I recently watched the Rust Belt episode you did, and I loved it. I like the gritty American city ones that you do probably even more than the wild tropical locales. What was it like eating lunch with Snoop? (actress Felicia "Snoop" Pearson, who played hit-woman and all around badass Snoop on "The Wire").Oh, it was so awesome, she was really really really good to us. She was just a real joy to work with. She was really nice, funny as hell, her friends were great. I'm a huge fan of hers, I'm a huge fan of “The Wire.” She was just a delight from beginning to end: funny, warm, busted my balls in the best of possible ways. I'm a big fan of her work. (She’s) easily the most terrifying female villain in the history of television. It's one of the things that makes having my job a really good one is I get to say, hey, wouldn't it be cool if we could work with Snoop from "The Wire"? Lets see if we can do that.For my money, no offense to “No Reservations,” “The Wire” is the best show on television, probably ever.I would agree with you.Another one of those, in that same ilk, which I liked was the Cleveland Episode. I wanted to say that that was a brilliant and touching eulogy that you wrote to Harvey Pekar.Thank you.I was wondering what you thought of the Rock and Roll Hall of Fame?I despise the whole idea. I hate it. Im waiting for somebody to be inducted into the Rock ’n’ Roll Hall of Fame and say fuck you, take your trophy and shove it up your ass. That would be Rock and Roll.
If you don't know, the interviewee is Anthony Bourdain, perhaps the greatest connoisseur of Rust Belt Chic. I don't know if the journalist hails from a shrinking city. Let's just say that Rust Belt culture has fans outside the region.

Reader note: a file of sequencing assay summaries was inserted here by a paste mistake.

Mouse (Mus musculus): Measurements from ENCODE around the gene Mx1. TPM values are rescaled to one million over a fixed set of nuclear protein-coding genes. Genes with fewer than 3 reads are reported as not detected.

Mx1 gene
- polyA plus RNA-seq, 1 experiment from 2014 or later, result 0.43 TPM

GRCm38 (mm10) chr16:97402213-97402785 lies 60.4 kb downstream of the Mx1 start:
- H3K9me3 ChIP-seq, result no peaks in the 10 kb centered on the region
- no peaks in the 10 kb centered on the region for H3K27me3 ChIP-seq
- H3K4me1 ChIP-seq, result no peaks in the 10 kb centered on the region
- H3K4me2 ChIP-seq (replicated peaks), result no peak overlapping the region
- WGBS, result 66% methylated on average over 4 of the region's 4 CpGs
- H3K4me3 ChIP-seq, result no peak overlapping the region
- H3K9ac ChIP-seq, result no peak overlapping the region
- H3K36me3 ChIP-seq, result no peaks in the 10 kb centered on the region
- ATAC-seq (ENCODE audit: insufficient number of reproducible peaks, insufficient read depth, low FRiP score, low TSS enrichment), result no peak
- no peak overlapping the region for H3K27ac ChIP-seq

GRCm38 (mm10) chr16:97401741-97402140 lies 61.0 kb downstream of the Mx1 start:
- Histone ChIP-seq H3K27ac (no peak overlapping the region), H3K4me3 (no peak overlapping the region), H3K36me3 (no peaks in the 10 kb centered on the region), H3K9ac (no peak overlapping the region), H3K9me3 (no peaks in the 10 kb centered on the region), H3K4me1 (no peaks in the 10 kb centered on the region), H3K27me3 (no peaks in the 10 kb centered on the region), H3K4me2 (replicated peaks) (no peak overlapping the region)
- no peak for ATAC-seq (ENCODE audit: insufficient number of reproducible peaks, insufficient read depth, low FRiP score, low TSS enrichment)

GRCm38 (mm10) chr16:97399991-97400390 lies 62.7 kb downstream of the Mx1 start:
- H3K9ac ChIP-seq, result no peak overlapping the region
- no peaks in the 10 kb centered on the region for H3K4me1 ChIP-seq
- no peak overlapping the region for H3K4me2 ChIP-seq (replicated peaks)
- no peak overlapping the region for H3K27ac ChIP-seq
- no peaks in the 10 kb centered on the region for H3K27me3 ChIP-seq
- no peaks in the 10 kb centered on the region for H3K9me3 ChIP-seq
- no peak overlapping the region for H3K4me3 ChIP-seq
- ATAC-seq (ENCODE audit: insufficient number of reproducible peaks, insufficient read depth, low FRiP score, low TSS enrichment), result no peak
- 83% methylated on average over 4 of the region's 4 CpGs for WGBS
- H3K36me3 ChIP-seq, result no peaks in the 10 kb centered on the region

I bring up the exchange as a rejoinder to Ed Morrison's comments about branding Cleveland:
It’s never been quite clear why Cleveland has not embraced the Rock Hall in it’s branding and leveraged it to promote a younger, edgier entrepreneurial image (as clearly Youngstown and Akron are doing). Maybe this article signals a starting point. One barometer of how lost the Rock Hall is to Cleveland is the airport, where the Rock Hall reveals itself in a small corner store, one short hallway of posters (Concourse B) and a small wall poster with a microphone stuck in front (Concourse D).
Without a doubt, Bourdain is a rock and roll snob. I don't think he's talking about Cleveland cool in his response to the question. However, his disdain for the museum gets to the heart of the branding problems for all Rust Belt cities.
Quite frankly, most people don't get it. Youngstown's "younger, edgier entrepreneurial image" is all about Rust Belt Chic. I wouldn't be surprised if something similar was going on in Akron. As for the Rock Hall, I think of it as a symbol of Cleveland trying to be someplace else. Worth noting, Bourdain loves Harvey Pekar but hates the Hall.
A museum is a cosmopolitan artifact. Yes, it can appeal to any tourist. And perhaps I'm missing Ed's point. To me, the Rock Hall isn't what is cool about Cleveland. I'm not that kind of tourist. I'm not buying what most tourist boards are peddling. I'm definitely not interested in the "we aren't the Rust Belt" campaigns. I can find those things in Atlanta, or just about anywhere else.
The Cult of Bourdain is still there for the taking. People go where he goes. He has a huge following. Anyone could easily replicate his kind of foodie tour of their city. I wouldn't mind a taste of that while waiting for a plane at Cleveland's airport.